After more than two hours of discussion, the Newport Beach City Council decided to adjourn a special meeting Wednesday and postpone voting about increasing fees for residential docks.
Newport Beach council members agreed it would be best to reconsider the proposal in light of the input and issues that were raised by residents at the meeting.
The packed room was largely in opposition of the proposal, with many holding “Stop the Dock Tax” signs. A group of dock owners have also threatened to boycott the upcoming 104th Annual Christmas Boat Parade by turning out their lights and pulling their boats out of the parade.
The resolution would increase the permit fees for residential docks using public tidelands from a flat $100 per year to 52.5 cents per square foot, per year. The “rental” fees are reflective of fair market value, said City Manager Dave Kiff.
Kiff later clarified that this isn’t a proposed lease agreement, it is an annual pier permit.
The examples given in the slideshow range between $475 and $3,586 per year, with most averaging between $700 and $1,000. The fees would increase over a five-year phase plan.
Speakers opposed to the fee increase proposal used a variety of phrases to convey their viewpoint, including “money grab,” “ludicrous,” “shameful,” “travesty,” and one referred to it as a loophole to prop 13.
The most common concerns from the public were regarding being allowed to rent the dock out, the 10-foot suggestion for the area subject to rent, and a cap on the consumer price index.
Several speakers also mentioned that residents on a fixed-income may not be able to afford the increase and would be forced to tear down the dock or move.
There were comments for both sides regarding landowners being able to rent out the residential pier space. Staff recommended that the city revise the municipal code to allow it, since it is currently illegal, but to charge the small commercial marina rental rate for that portion rented.
After several comments from the public on this issue, Henn explained that if a landowner rents out their dock they are acting as a commercial owner, so it’s only fair to charge them the commercial rate for a small marina, he said. Members of the audience were audibly upset and disagreed with Henn’s explanation, asking council members to reconsider.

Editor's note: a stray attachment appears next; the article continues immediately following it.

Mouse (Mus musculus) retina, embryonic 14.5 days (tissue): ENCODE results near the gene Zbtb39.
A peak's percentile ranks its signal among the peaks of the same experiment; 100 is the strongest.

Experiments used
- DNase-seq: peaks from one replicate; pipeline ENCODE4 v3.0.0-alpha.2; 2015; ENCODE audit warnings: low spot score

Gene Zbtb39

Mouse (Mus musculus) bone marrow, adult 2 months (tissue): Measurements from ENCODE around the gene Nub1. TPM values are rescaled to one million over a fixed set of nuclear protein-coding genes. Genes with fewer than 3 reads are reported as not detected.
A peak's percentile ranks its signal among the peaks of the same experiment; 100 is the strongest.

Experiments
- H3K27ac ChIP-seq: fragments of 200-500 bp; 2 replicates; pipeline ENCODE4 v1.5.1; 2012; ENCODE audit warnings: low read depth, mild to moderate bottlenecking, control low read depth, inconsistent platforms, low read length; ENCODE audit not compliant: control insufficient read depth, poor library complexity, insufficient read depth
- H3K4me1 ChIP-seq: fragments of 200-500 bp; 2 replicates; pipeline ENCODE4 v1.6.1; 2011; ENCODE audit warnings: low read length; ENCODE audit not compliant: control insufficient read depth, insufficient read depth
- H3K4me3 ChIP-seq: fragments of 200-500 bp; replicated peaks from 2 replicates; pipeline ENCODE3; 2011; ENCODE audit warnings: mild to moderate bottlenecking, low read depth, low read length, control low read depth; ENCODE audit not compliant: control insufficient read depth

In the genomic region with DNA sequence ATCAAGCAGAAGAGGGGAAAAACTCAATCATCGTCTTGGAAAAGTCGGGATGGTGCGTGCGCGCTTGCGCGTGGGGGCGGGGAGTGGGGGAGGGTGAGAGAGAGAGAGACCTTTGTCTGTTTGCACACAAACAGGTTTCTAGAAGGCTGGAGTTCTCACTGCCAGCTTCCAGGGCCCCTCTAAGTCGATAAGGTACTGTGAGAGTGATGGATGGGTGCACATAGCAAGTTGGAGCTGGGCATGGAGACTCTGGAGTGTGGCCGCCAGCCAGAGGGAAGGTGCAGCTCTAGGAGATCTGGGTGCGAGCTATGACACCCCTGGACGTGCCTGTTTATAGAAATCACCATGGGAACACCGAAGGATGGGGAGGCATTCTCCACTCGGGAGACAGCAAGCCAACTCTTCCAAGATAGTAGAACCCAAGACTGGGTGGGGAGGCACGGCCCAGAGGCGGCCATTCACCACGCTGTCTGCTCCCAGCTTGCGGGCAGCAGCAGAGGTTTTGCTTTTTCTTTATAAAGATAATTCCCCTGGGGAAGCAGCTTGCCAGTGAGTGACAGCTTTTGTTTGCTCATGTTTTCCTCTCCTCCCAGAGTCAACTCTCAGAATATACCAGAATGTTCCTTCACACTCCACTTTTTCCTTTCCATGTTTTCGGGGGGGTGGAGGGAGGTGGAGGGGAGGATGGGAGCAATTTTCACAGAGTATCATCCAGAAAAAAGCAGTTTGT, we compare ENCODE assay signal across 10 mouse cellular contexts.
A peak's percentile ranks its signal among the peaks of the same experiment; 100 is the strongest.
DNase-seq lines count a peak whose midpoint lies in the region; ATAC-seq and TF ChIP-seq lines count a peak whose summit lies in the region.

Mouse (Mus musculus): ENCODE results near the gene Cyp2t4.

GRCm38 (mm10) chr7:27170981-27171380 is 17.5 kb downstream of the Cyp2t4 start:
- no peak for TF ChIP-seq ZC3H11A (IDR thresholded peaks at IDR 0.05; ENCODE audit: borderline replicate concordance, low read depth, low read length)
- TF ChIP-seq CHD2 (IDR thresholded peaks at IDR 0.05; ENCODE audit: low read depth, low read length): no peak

Another hot topic was the area subject to being charged. According to the revised recommendations from city staff, it includes the float, gangway, internal slip (if any) and up to 10 feet around float, except “backside” and other non-useable portions.
The entire float is using the tidelands, Henn explained.
“There’s a question on whether or not it makes sense to actually assess this tax, or dock [permit], or fee, or whatever you want to call it, based on the size of the dock rather than the actual boats that are there,” said Danny Sullivan, who owns an 80-foot dock and an 18-foot duffy. “I’m not going to be using most of that dock and now I’m contemplating whether or not I actually have to spend the expense of taking it apart.”
It would be fair to charge for the actual water space that owners are using rather than what the city thinks they’ll be using, he said. The market does not charge people for space they’re not using, he argued.
Many residents also urged the council to take more time to consider all angles of the proposal before making any decisions.
“The rush to judgment on this is killing me,” said resident Devon Kelly. “I think we need to slow the train down. I know you’ve done a lot of work, but I think we need to, beyond December 11, slow this down and really look hard at what we’re facing. Nine hundred people are affected.”
Kristine Thagard, who spoke on behalf of the Newport Beach Private Dock Owners Association, the group behind the “Stop the Dock Tax” campaign, said the proposal has many issues that still need to be worked out.
“Part of the problem is the process that we follow,” she said, referring to how quickly after the workshop that the proposal went to city council to be voted on.
“If we work together, if we talk, if we go through the process, I think we can come up with something that works for everyone,” she said. “When we rush to judgment, bad decisions get made, bad results occur.”
A few residents said they understand that permit fees need to be increased, but were wary of this proposal for a variety of reasons.
“We are trying to do this piece by piece, in a way that’s fair and respectful to all,” Henn said, adding that they will have a “look-back” as an honest effort to make sure it was done correctly and the decisions were made in the fairest way possible.
Several speakers also mentioned boycotting the Christmas Boat Parade.
“It’s our protest,” Thagard said about the lights out threat. “It’s all we can do to try to get this thing to slow down.”
Tom Johnson spoke as part of the Commodores Club of the Newport Beach Chamber of Commerce, the volunteer group that puts on the Christmas Boat Parade. He reminded residents that the boycotting of the parade won’t hurt the city or any council members, but rather restaurants and local businesses that depend on the crowds that the parade brings.
The city also revised the proposal to require landowners to have insurance, but with no identified amount. The revisions also included allowing owners to transfer permits if they sell the property and increasing the time for a notice of termination of a permit for unpaid rent from seven to 30 days.
City council members will re-evaluate the proposal and have scheduled the vote for December 11 at 4 p.m. in council chambers at the new civic center.